Thomas
Mawson

The Art & Craft
of Garden
Making

Thomas Mawson was born in Scorton, near Lancaster in 1861. Like Sir Hubert von Herkomer, he came from humble beginnings, but his passion for the landscape would take him far and wide although his heart was always in the Lake District, where he lived for most of his life.

He was a keen gardener from an early age. Having left school at
the age of 12, he learnt technical drawing and worked for nurseries in London. He met his wife, Anna Prentice, in London and moved back to the Lake District in 1885 to set up a nursery and landscaping business with his two brothers. From then on his family was always involved in the business.

Mawson was a popular landscape architect during Edwardian times. His contemporaries included Gertrude Jekyll, Edwin Lutyens and Harold Peto. Many examples of his work are in the Lake District where he designed gardens around grand houses.

 

He believed when designing a house and garden one must complement the other. His style was to design formally around the house and informally around the perimeter. Formal features include a terrace next to the house, stonework, pergolas, ornamental lawns and herbaceous borders, sweeping steps, stylish seats and garden ornaments.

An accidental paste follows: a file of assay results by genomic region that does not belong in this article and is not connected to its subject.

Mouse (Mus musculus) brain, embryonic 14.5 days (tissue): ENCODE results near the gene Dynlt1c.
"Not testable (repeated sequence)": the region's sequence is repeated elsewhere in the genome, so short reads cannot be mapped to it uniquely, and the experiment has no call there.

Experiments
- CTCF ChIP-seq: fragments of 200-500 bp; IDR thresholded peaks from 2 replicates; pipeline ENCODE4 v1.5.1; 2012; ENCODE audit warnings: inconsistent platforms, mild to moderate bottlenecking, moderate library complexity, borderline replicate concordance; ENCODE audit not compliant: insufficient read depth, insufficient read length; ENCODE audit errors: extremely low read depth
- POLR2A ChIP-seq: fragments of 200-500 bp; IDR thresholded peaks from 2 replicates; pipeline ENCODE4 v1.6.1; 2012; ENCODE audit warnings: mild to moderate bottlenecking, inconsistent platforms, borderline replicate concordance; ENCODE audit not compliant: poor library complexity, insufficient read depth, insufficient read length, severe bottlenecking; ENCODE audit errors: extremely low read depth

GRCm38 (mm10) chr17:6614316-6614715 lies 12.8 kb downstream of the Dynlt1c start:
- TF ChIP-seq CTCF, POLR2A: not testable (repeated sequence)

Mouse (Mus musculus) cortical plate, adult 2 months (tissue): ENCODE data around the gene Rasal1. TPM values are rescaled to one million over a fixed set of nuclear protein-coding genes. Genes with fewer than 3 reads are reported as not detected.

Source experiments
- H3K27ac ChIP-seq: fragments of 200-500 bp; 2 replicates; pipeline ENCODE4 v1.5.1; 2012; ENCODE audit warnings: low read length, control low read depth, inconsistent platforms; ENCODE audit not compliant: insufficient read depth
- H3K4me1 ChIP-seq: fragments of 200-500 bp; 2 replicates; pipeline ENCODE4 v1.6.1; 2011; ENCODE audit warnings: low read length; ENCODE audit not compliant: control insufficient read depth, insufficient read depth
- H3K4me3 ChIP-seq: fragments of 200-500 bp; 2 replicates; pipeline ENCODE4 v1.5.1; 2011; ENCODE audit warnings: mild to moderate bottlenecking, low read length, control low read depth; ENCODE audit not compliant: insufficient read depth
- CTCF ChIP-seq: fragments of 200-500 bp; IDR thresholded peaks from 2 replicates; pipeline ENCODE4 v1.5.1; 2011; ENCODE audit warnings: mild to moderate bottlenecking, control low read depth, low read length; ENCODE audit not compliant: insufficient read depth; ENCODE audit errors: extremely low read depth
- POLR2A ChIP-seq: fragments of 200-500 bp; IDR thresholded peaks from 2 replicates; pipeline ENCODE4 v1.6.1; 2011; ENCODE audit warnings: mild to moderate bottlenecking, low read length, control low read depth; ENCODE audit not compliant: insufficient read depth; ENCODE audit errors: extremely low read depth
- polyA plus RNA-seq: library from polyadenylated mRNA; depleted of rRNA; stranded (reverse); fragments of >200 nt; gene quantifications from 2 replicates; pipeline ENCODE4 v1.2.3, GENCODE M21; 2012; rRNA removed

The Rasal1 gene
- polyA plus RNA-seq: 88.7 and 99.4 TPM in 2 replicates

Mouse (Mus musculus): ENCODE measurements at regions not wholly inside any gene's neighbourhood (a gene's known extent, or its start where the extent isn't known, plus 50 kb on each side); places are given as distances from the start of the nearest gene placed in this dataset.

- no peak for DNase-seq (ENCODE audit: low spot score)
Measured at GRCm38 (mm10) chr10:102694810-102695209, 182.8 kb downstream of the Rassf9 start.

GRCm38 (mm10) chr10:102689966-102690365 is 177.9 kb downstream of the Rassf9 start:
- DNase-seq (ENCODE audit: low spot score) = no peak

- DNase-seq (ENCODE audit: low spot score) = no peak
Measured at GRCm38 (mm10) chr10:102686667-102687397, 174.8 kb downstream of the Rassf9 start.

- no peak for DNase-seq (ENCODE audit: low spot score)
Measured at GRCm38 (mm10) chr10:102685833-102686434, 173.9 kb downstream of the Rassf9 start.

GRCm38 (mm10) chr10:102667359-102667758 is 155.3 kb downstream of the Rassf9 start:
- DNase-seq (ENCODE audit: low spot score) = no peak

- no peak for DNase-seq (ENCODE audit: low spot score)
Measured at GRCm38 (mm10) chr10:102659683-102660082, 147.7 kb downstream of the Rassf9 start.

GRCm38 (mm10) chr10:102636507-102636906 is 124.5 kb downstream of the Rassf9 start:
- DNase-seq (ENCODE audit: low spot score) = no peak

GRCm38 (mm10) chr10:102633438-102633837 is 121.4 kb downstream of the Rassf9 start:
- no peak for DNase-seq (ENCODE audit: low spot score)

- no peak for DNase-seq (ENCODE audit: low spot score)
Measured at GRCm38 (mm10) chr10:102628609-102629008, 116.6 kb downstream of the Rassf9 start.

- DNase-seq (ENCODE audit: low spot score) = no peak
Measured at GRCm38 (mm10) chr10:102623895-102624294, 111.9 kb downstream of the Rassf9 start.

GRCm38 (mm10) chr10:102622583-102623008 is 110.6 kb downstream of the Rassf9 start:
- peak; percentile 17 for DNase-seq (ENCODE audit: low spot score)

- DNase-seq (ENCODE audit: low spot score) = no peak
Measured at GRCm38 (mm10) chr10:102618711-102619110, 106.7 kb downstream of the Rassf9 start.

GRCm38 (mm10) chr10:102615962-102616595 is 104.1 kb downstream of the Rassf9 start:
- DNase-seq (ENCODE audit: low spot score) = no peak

More informal features would include meandering
paths, shrub beds and tree planting. Mawson believed in
good craftsmanship and preferred to use local materials
in his designs.

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Portrait of Thomas Mawson painted by Sir Hubert von Herkomer in exchange for designing the Rose Garden (courtesy of the Mawson family)

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Mawson designed the gardens of Graythwaite in the
Lake District between 1889 and 1905

Not only did Mawson design gardens and garden furniture, but public parks and houses as well. With the help of his sons he also drew up town and housing estate plans.

 

His projects took him around the world to America, Canada, Denmark, Germany and Greece. Towards the end of his career he went on lecture tours and taught landscape design at the University of Liverpool, the first course of its kind.


During his career, he designed more than 200 gardens, 25 parks and 30 town planning projects. In 1929 he became the President of the Landscape Institute. Mawson had many famous clients including Sir Hubert von Herkomer, Lord Leverhulme (of ‘Sunlight soap’) as well as kings, dukes, lords and viscounts.Mawson died in 1933.

 

He wrote a number of books including ‘the Art and Craft of GardenMaking’ which was a very useful reference for us to design the Rose Temple, seating, paving and flower beds you see here in
the garden today.